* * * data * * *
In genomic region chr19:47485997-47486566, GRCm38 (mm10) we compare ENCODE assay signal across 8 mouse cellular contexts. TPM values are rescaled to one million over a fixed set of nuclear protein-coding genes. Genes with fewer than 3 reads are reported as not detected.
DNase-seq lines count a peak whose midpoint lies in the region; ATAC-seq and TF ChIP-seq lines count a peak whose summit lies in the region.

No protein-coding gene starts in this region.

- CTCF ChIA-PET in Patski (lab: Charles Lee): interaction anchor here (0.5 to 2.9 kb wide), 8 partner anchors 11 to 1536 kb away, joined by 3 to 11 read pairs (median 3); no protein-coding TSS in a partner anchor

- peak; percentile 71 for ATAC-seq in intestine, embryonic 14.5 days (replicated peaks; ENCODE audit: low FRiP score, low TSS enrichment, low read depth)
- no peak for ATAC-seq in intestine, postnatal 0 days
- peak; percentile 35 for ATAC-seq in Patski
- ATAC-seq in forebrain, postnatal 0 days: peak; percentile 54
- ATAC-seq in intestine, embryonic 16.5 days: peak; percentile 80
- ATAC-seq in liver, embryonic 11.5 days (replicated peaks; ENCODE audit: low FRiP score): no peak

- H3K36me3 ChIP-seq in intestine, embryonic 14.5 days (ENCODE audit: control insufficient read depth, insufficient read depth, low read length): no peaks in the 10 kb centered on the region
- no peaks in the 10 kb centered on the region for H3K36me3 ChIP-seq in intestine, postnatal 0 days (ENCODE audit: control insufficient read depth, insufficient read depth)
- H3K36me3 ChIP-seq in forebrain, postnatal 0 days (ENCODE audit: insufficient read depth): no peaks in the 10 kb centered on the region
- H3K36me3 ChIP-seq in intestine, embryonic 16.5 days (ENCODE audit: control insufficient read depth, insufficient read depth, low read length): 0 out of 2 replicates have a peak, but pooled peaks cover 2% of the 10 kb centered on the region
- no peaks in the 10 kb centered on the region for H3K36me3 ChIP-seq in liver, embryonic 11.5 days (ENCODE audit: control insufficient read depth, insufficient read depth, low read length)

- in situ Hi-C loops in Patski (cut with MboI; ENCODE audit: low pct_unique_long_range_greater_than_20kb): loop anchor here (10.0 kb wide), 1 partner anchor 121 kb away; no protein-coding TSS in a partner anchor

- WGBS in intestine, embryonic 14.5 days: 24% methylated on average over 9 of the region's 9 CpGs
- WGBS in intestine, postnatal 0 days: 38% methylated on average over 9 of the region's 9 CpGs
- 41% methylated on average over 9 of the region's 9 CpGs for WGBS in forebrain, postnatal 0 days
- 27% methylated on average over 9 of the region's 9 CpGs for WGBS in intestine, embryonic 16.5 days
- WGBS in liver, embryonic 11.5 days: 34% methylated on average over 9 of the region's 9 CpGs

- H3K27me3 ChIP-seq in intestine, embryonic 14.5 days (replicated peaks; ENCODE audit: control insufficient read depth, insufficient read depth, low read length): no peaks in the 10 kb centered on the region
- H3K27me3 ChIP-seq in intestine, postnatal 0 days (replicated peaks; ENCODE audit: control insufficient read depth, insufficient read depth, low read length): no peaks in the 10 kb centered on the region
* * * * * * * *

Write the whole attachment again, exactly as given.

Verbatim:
In genomic region chr19:47485997-47486566, GRCm38 (mm10) we compare ENCODE assay signal across 8 mouse cellular contexts. TPM values are rescaled to one million over a fixed set of nuclear protein-coding genes. Genes with fewer than 3 reads are reported as not detected.
DNase-seq lines count a peak whose midpoint lies in the region; ATAC-seq and TF ChIP-seq lines count a peak whose summit lies in the region.

No protein-coding gene starts in this region.

- CTCF ChIA-PET in Patski (lab: Charles Lee): interaction anchor here (0.5 to 2.9 kb wide), 8 partner anchors 11 to 1536 kb away, joined by 3 to 11 read pairs (median 3); no protein-coding TSS in a partner anchor

- peak; percentile 71 for ATAC-seq in intestine, embryonic 14.5 days (replicated peaks; ENCODE audit: low FRiP score, low TSS enrichment, low read depth)
- no peak for ATAC-seq in intestine, postnatal 0 days
- peak; percentile 35 for ATAC-seq in Patski
- ATAC-seq in forebrain, postnatal 0 days: peak; percentile 54
- ATAC-seq in intestine, embryonic 16.5 days: peak; percentile 80
- ATAC-seq in liver, embryonic 11.5 days (replicated peaks; ENCODE audit: low FRiP score): no peak

- H3K36me3 ChIP-seq in intestine, embryonic 14.5 days (ENCODE audit: control insufficient read depth, insufficient read depth, low read length): no peaks in the 10 kb centered on the region
- no peaks in the 10 kb centered on the region for H3K36me3 ChIP-seq in intestine, postnatal 0 days (ENCODE audit: control insufficient read depth, insufficient read depth)
- H3K36me3 ChIP-seq in forebrain, postnatal 0 days (ENCODE audit: insufficient read depth): no peaks in the 10 kb centered on the region
- H3K36me3 ChIP-seq in intestine, embryonic 16.5 days (ENCODE audit: control insufficient read depth, insufficient read depth, low read length): 0 out of 2 replicates have a peak, but pooled peaks cover 2% of the 10 kb centered on the region
- no peaks in the 10 kb centered on the region for H3K36me3 ChIP-seq in liver, embryonic 11.5 days (ENCODE audit: control insufficient read depth, insufficient read depth, low read length)

- in situ Hi-C loops in Patski (cut with MboI; ENCODE audit: low pct_unique_long_range_greater_than_20kb): loop anchor here (10.0 kb wide), 1 partner anchor 121 kb away; no protein-coding TSS in a partner anchor

- WGBS in intestine, embryonic 14.5 days: 24% methylated on average over 9 of the region's 9 CpGs
- WGBS in intestine, postnatal 0 days: 38% methylated on average over 9 of the region's 9 CpGs
- 41% methylated on average over 9 of the region's 9 CpGs for WGBS in forebrain, postnatal 0 days
- 27% methylated on average over 9 of the region's 9 CpGs for WGBS in intestine, embryonic 16.5 days
- WGBS in liver, embryonic 11.5 days: 34% methylated on average over 9 of the region's 9 CpGs

- H3K27me3 ChIP-seq in intestine, embryonic 14.5 days (replicated peaks; ENCODE audit: control insufficient read depth, insufficient read depth, low read length): no peaks in the 10 kb centered on the region
- H3K27me3 ChIP-seq in intestine, postnatal 0 days (replicated peaks; ENCODE audit: control insufficient read depth, insufficient read depth, low read length): no peaks in the 10 kb centered on the region